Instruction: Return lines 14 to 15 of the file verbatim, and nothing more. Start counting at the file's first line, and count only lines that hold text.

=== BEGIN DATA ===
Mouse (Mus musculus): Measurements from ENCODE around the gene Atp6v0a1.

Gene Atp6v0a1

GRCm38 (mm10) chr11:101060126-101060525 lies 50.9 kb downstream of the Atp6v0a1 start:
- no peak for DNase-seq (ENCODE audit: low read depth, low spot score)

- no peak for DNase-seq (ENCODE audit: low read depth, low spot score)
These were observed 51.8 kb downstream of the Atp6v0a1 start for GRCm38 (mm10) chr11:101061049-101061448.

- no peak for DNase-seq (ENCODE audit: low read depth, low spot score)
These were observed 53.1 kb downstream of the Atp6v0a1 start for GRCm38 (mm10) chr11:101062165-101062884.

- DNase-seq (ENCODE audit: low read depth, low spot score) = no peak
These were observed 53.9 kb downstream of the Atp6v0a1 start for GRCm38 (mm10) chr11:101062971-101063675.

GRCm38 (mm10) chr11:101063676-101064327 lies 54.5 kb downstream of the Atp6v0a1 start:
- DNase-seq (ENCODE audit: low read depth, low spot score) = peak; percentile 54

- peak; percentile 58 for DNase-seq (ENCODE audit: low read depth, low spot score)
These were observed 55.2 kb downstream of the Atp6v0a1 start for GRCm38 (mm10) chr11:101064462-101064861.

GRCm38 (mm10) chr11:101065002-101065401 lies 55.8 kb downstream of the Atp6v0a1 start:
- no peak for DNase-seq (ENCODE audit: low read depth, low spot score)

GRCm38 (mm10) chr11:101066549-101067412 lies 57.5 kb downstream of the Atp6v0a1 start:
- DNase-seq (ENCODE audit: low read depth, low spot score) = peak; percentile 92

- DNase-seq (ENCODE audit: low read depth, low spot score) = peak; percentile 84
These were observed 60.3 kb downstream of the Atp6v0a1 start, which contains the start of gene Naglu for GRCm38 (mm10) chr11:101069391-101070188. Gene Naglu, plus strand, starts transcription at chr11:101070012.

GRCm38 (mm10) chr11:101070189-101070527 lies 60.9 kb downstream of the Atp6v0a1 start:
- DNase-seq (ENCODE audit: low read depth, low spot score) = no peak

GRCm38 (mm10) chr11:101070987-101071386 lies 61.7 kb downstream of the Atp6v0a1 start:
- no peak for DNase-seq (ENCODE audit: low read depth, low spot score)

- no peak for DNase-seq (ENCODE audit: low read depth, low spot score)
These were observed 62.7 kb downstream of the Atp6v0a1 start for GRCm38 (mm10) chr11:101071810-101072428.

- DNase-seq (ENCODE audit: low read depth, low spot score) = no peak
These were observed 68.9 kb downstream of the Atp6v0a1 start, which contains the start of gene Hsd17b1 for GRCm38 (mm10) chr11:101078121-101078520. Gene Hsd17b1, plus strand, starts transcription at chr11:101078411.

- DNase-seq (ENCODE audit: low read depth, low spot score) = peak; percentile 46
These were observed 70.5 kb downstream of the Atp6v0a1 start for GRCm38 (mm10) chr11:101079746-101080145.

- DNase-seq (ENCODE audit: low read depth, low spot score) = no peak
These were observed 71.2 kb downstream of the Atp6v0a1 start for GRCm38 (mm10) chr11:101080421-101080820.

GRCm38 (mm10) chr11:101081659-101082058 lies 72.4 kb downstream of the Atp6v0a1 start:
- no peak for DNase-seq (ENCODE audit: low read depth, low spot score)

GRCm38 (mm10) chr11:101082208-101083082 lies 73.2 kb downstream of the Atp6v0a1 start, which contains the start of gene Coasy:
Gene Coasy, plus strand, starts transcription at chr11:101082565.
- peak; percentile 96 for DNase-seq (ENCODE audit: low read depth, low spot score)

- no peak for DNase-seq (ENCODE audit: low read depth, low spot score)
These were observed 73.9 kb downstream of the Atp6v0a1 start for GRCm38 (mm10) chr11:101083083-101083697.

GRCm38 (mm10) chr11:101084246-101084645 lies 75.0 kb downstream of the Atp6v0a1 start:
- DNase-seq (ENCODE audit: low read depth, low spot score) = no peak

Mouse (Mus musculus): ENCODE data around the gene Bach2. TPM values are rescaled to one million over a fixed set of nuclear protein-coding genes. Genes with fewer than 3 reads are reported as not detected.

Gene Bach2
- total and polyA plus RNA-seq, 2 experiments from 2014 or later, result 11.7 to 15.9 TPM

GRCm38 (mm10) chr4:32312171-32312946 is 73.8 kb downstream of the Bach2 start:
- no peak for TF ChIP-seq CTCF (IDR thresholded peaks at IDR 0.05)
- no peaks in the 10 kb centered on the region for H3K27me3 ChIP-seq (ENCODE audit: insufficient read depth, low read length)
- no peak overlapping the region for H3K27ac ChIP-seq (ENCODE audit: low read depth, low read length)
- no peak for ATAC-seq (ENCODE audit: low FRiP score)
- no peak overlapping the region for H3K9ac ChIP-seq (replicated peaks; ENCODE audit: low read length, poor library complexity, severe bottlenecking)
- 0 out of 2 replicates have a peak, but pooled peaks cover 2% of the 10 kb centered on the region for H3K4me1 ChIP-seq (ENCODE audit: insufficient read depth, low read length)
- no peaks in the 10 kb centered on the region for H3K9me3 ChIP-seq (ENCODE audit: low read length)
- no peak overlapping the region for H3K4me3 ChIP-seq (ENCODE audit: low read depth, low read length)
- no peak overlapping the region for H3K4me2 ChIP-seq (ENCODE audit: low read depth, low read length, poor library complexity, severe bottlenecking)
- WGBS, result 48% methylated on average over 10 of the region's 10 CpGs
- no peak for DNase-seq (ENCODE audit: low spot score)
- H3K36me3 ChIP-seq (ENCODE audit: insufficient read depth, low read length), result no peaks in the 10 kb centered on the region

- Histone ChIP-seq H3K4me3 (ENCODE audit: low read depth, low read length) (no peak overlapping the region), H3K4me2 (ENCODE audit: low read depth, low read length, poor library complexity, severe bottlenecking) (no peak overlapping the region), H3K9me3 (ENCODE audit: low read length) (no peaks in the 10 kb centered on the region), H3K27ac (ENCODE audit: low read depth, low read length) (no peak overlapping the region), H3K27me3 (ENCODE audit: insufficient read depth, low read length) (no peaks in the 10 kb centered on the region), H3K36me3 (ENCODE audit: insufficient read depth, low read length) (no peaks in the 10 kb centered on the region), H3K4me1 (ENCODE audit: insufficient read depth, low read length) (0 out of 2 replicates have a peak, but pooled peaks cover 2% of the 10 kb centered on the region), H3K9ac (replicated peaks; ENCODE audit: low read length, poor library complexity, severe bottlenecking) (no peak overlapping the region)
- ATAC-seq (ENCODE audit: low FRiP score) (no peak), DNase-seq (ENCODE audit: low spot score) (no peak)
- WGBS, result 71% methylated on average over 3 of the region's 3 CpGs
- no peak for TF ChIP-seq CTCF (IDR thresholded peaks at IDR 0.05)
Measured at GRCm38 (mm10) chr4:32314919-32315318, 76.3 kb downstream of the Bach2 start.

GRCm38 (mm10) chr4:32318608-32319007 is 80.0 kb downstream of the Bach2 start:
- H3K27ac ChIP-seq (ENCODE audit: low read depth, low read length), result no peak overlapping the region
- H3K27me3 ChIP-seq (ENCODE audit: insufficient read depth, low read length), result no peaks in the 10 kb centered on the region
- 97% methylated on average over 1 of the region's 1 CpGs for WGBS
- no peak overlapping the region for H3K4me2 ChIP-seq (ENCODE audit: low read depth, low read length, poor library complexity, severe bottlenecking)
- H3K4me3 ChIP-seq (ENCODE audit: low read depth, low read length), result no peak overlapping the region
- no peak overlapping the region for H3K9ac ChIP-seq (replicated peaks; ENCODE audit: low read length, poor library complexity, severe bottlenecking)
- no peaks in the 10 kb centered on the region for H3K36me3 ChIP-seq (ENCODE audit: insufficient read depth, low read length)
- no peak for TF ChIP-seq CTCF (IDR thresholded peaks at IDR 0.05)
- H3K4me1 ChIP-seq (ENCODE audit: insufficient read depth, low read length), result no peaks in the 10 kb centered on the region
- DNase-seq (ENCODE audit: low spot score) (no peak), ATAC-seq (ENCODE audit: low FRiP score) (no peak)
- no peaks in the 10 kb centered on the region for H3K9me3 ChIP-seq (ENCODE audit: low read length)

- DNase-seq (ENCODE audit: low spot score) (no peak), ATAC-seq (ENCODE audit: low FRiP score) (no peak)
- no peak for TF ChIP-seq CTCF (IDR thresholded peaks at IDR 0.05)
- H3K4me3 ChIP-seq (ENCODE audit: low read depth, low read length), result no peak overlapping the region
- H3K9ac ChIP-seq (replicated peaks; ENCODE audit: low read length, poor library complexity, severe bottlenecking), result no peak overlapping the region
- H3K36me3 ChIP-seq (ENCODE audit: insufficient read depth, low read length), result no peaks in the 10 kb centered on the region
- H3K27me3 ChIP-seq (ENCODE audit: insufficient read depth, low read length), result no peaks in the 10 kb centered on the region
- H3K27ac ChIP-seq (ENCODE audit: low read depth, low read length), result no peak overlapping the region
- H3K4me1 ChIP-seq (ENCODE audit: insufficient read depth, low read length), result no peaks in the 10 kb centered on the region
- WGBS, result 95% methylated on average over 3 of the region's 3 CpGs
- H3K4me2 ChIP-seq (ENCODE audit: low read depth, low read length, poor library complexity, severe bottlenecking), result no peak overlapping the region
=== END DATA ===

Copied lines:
These were observed 55.2 kb downstream of the Atp6v0a1 start for GRCm38 (mm10) chr11:101064462-101064861.

GRCm38 (mm10) chr11:101065002-101065401 lies 55.8 kb downstream of the Atp6v0a1 start: